No one likes litigation: It can be expensive, unpredictable and uncontrollable. Document production is not only disruptive and costly, but it also can ferret out that long-buried email that inadvertently now smells like a smoking gun.

However, litigation can be an effective, and sometimes the only, process for vindicating a violated right, particularly where monetary damages are available if the lawsuit is successful. This article identifies several recent cases where an aggressive but careful litigation strategy paid off for hospitals assuming the role of plaintiff.

Reimbursement disputes are often good candidates for productive litigation, particularly those that involve contractual issues. In Baylor Health Care System v. Insurers Administrative Corporation, Baylor sued to enforce a series of agreements that obligated the defendant, a third-party administrator, to pay clean claims within 45 days. Baylor had agreed to provide services at reduced rates to the subscribers of a preferred provider network that had contracted with defendant Insurers Administrative Corporation (IAC) to handle claims. By contract, if the 45-day requirement was not met, the “payor” was obligated to pay the provider’s “normal billed charges.” The court determined that IAC was obligated to pay the higher rates if it did not meet the 45-day deadline, and then determined that Baylor was entitled to additional reimbursement in three of the cases presented. The result will govern the relationships between the parties going forward.

Hospitals may be leaving money on the table if they do not take all necessary steps, including litigation, to recover charges claimed under hospital liens against a patient’s recovery in a personal injury lawsuit. In McCloud v. Goodyear Dunlop Tires N.A., Ltd., the U.S. District Court for the Central District of Illinois ordered a lien asserted by the hospital to be paid in full. The malpractice plaintiff had objected that the hospital should not recover more than it would have received under Medicaid, but the court held that as long as the hospital was not actually reimbursed by Medicaid—which it was not—it could recover directly from the patient because of the lien.

A recent South Carolina case demonstrates that a favorable result can be achieved in states requiring certificates of need (CON) by appealing CONs improperly granted to new competitors. In MRI at Belfair LLC v. South Carolina Dept. of Health and Environmental Control, the plaintiff appealed a finding that a magnetic resonance imaging (MRI) project was exempt from CON requirements because its value was less than $600,000—the threshold amount that by statute requires CON approval. This determination was based on a method of allocating shared capital costs, which the challenging MRI center and hospital contended was arbitrary. The Supreme Court of South Carolina agreed and vacated the finding that no CON was required. Thus, the plaintiffs gained a forum in which they could maintain that a new, competing MRI was not needed.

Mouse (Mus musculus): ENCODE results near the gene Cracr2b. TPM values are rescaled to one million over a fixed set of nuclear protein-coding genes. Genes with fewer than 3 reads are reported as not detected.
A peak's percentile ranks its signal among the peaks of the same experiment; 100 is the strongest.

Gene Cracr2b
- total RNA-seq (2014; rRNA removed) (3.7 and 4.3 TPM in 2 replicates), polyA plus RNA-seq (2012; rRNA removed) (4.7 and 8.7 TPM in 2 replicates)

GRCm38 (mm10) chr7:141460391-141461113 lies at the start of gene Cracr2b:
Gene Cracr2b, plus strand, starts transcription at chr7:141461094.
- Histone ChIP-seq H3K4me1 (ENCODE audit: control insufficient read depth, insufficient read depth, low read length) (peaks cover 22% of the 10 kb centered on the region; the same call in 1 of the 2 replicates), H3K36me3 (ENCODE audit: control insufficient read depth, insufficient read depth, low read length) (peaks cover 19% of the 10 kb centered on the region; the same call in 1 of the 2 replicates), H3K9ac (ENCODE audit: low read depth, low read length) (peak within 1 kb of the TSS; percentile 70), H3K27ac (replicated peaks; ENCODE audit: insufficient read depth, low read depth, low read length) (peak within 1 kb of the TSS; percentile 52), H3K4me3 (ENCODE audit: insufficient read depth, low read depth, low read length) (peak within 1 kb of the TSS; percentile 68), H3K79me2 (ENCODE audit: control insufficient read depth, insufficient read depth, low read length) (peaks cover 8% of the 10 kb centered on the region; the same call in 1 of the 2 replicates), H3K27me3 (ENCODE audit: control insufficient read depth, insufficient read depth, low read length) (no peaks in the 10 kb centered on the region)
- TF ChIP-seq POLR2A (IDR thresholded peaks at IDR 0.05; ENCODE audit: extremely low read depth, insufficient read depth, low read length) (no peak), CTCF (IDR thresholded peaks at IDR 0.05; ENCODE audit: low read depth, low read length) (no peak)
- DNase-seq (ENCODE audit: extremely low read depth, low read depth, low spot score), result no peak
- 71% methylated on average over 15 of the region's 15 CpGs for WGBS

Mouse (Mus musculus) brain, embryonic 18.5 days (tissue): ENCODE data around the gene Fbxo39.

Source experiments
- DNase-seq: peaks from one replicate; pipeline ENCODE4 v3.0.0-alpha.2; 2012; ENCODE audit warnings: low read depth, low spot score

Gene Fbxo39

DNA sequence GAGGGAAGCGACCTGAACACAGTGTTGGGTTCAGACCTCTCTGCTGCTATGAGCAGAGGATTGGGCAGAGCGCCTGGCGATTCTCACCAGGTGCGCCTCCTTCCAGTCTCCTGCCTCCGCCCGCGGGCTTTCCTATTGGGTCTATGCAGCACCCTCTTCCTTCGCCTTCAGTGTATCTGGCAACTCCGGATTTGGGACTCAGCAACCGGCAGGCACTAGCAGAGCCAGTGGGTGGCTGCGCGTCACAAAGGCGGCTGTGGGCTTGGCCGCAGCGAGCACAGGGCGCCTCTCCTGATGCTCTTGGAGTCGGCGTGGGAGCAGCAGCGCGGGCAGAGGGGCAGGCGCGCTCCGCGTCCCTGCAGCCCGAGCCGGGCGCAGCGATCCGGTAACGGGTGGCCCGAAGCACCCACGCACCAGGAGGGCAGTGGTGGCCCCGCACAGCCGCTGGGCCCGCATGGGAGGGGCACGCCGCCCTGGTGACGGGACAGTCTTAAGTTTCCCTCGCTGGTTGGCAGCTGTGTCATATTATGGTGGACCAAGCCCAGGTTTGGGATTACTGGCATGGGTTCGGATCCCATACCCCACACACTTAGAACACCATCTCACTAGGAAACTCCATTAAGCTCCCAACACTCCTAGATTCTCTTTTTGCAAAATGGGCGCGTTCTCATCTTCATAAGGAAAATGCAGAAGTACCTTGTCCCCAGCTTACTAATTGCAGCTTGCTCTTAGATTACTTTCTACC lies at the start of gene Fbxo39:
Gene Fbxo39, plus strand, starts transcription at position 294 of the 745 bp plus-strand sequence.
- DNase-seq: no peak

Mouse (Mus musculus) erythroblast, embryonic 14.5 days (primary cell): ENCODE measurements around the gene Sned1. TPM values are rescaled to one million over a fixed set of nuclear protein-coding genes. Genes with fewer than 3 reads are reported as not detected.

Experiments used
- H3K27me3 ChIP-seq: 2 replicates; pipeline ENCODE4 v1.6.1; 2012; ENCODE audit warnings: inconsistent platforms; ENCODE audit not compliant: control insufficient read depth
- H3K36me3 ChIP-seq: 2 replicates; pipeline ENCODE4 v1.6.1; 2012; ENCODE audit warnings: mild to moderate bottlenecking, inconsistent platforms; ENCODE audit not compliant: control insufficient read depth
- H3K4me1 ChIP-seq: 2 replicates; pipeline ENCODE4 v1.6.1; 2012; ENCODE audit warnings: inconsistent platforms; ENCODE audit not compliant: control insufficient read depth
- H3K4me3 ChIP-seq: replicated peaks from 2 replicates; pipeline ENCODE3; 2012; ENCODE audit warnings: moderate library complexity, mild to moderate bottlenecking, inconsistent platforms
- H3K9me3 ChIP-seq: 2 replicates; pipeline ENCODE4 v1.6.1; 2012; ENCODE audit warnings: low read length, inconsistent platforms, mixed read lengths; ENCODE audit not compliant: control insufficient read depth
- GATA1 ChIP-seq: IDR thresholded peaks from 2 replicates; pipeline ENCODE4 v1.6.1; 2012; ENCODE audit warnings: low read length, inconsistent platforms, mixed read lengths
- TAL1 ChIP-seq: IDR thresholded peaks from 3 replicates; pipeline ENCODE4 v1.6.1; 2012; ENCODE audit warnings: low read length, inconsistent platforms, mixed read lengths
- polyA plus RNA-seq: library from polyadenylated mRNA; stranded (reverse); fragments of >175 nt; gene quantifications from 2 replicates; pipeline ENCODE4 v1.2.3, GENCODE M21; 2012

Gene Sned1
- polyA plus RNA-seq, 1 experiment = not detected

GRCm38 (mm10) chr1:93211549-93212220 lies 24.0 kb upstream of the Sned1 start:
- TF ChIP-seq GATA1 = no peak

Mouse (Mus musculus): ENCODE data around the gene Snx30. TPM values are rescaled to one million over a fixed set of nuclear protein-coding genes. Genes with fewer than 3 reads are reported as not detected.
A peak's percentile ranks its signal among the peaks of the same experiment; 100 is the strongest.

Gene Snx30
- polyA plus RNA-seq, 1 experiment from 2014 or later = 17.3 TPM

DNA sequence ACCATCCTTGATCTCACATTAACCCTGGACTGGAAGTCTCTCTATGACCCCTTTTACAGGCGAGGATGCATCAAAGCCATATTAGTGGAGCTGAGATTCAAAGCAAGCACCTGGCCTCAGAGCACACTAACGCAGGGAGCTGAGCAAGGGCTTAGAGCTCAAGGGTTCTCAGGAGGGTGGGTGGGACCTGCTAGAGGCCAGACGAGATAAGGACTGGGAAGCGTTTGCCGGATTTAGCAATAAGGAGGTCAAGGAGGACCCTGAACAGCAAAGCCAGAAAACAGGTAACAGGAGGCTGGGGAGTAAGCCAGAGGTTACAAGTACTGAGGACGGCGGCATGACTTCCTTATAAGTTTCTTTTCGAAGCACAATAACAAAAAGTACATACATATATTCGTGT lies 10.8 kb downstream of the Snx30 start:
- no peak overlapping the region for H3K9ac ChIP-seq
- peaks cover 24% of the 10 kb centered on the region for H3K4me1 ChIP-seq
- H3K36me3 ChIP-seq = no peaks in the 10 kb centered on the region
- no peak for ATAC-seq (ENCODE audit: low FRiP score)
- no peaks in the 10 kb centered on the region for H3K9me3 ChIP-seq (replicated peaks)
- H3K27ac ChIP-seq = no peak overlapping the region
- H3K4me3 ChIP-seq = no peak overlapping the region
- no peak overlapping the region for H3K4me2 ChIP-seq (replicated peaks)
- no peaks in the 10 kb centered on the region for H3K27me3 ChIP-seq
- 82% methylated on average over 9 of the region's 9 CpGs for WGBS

Medicare appeals may appear daunting, but they can be successful and warranted if the administrative ruling is sufficiently vital. Recently in Cape Cod Hospital v. Sebelius, five hospitals challenged two Medicare reimbursement rate rules for inpatient hospital services, which the hospitals contended were issued without addressing comments that suggested the rules were based on a flawed methodology. The rule was used to determine the rural hospital wageindex floor adjustment, which over time, reduced the Medicare payments received by the plaintiff hospitals. The hospitals persuaded the U.S. Court of Appeals for the District of Columbia Circuit that Medicare’s refusal to make the adjustments requested by the hospital for prior years was not justified by its interest in finality. The court then vacated the rule that was the subject of the lawsuit and ordered Medicare to fully consider the hospitals’ position before reissuing any similar rule.

Thorough planning and honest analysis are often key to a successful litigation strategy. Consider taking these steps before deciding to become a litigation plaintiff:

  1. Do the research and ensure you have a reasonable likelihood of success on the merits. Understand the arguments for the other side and know why your arguments are stronger.
  2. Examine relevant documents to determine if they support your position and do not contain statements that either contradict your position or make potentially embarrassing comments on other issues.
  3. Analyze exactly what you will gain if you prevail: Are money damages verifiable and justified? Is injunctive relief meaningful and practical? Have a defined goal that, if achieved, will have been worth the effort.
  4. Anticipate the opposition by considering whether the defendant you have sued could counterclaim.
  5. Consider whether you would need to resume a long-term relationship with the opposing party, and how the litigation may affect that relationship.
  6. Obtain a litigation budget, add a 20-percent factor for the unpredictability of litigation and ensure that, on balance, winning the lawsuit is worth the burden and expense.

 If this analytical framework leads to the conclusion that how you have been wronged can be remedied by carefully planned and budgeted litigation, consider this valuable tool for vindicating your rights.